Abstract 13431: Impact of Renin-Angiotensin System Blockade Therapy Post Surgical Aortic Valve Replacement in Patients with Severe Aortic Stenosis
Background: Renin angiotensin system (RAS) blockade with angiotensin-converting enzyme inhibitors (ACEI) or angiotensin receptor blockers (ARB) have clinical and survival benefit in patients with heart failure. Persistent heart failure after surgical aortic valve replacement (SAVR) for severe aortic stenosis (AS) is associated with poor outcome. Data is lacking on the role of ACEI/ARB therapy on outcomes of patients with severe AS post SAVR. Aims: To investigate the impact of RAS blockade therapy on outcomes in patients with severe AS after SAVR.
Methods: From 1991 to 2010, 4370 patients underwent SAVR for severe AS. Patients discharged on ACEI/ARB after SAVR with at least 2 refills 90 days apart constituted the ACE/ARB (RAS) group (n=754) and those not prescribed ACEI/ARB were the control group (n=3616). Unadjusted and propensity matched (case:control ratio of 1:1 yielding 754 matched pairs) analyses were performed. Endpoints include short and long term survival.
Results: Patients with hypertension, older age and greater left ventricular dysfunction were more likely to be on ACE/ARB post SAVR. There were a total of 1567 deaths over a median follow up of 12 ± 5.1 years. Overall unadjusted estimated survival at 1, 5 and 10 years was 99%, 89% and 69% in the RAS group compared to 96%, 77% and 49% respectively in the non-RAS group (p<0.0001). Among propensity matched patients, estimated survival at 1, 5 and 10 years remained significantly higher in the RAS group compared to non-RAS group (99%, 89% and 69% vs 96%, 79% and 48%, respectively p<0.001). When stratified by SAVR alone (RAS n=357, non-RAS n=1872) and SAVR with concomitant CABG (RAS n=397, non RAS n=1744), survival remained significantly higher in the RAS group (unadjusted as well as propensity matched, p<0.0001).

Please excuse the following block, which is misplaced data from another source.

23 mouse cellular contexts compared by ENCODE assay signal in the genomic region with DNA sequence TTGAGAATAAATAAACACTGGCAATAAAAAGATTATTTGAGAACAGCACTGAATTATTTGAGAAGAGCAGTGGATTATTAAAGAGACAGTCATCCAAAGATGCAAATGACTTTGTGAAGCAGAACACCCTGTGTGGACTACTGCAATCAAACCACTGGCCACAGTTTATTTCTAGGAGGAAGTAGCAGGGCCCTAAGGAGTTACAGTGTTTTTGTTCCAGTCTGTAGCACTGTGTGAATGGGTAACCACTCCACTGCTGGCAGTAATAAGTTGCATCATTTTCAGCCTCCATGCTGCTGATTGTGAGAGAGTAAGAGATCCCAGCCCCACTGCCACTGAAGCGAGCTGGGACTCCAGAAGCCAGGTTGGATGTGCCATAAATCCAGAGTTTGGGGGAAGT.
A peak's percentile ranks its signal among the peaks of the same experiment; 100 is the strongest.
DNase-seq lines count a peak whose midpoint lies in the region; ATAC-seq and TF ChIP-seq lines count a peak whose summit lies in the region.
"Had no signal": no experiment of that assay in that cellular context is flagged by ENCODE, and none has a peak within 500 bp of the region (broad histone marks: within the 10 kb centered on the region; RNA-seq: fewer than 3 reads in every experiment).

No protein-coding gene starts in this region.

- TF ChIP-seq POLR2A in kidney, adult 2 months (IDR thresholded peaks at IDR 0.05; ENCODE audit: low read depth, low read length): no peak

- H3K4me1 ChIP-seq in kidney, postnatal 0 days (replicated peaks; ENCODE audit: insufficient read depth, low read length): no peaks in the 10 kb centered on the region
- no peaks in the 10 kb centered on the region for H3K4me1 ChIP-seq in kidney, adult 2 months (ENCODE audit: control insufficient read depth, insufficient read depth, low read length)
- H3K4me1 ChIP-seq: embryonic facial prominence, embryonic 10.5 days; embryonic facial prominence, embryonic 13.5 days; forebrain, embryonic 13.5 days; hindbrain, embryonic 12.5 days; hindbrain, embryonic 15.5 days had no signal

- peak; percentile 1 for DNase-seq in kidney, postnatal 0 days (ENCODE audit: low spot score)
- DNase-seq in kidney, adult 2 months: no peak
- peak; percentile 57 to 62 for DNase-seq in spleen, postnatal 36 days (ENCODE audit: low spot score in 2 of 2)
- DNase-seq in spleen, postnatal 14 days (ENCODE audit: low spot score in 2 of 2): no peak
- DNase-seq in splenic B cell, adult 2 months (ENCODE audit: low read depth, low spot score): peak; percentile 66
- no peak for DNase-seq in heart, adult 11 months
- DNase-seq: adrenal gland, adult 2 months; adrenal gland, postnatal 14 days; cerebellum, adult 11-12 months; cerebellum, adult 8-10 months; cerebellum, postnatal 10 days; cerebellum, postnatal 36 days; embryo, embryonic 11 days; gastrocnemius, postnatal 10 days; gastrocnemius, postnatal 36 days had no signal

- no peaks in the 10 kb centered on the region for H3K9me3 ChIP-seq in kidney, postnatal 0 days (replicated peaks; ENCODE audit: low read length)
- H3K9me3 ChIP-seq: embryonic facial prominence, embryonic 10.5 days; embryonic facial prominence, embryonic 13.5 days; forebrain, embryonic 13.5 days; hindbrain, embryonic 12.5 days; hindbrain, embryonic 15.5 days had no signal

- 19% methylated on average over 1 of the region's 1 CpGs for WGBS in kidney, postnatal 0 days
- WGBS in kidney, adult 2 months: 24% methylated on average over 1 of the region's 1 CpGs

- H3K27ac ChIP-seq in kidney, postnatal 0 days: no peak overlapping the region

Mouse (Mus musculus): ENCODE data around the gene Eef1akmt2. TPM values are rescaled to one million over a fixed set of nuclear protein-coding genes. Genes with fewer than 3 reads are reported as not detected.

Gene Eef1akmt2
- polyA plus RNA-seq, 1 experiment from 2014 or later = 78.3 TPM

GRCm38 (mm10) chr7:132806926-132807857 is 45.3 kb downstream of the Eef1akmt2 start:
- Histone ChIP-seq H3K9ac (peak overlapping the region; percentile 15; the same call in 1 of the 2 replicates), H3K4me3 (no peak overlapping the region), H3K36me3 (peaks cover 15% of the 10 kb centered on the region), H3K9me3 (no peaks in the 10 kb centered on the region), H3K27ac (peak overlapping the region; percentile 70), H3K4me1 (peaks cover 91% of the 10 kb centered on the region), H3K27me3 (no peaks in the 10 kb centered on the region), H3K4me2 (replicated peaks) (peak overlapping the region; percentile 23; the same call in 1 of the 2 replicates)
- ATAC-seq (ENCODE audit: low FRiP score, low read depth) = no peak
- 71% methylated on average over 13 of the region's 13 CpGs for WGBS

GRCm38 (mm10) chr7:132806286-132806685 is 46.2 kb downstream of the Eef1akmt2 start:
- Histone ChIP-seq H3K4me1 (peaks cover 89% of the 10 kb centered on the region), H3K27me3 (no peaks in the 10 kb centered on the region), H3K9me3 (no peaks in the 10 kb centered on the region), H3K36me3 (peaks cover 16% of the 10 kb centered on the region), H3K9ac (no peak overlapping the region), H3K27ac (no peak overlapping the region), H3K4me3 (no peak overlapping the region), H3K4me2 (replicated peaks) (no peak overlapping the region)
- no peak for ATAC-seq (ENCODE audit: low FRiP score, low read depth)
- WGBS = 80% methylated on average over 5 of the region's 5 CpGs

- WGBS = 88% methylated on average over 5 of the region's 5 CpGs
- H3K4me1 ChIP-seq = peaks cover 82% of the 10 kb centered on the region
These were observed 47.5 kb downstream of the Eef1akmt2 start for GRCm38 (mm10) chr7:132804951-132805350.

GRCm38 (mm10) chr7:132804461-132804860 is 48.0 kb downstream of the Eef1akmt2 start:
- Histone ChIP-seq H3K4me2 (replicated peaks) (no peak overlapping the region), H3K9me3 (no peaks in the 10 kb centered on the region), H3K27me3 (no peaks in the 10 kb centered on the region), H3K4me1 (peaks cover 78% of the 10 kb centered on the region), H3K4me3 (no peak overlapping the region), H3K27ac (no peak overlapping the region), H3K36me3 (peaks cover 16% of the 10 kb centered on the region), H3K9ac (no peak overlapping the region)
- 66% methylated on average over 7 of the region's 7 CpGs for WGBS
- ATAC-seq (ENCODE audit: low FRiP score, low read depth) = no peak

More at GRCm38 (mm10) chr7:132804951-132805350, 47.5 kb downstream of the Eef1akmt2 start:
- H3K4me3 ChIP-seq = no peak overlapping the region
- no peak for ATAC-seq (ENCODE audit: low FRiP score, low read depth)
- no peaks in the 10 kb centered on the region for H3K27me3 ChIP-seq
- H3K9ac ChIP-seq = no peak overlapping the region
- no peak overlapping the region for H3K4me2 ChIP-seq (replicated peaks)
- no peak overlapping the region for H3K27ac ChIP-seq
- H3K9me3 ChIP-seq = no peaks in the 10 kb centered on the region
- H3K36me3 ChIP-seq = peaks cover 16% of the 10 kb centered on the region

Conclusion: RAS blockade with ACEI/ARB post SAVR is associated with an improved survival in patients with severe AS. .
- © 2012 by American Heart Association, Inc.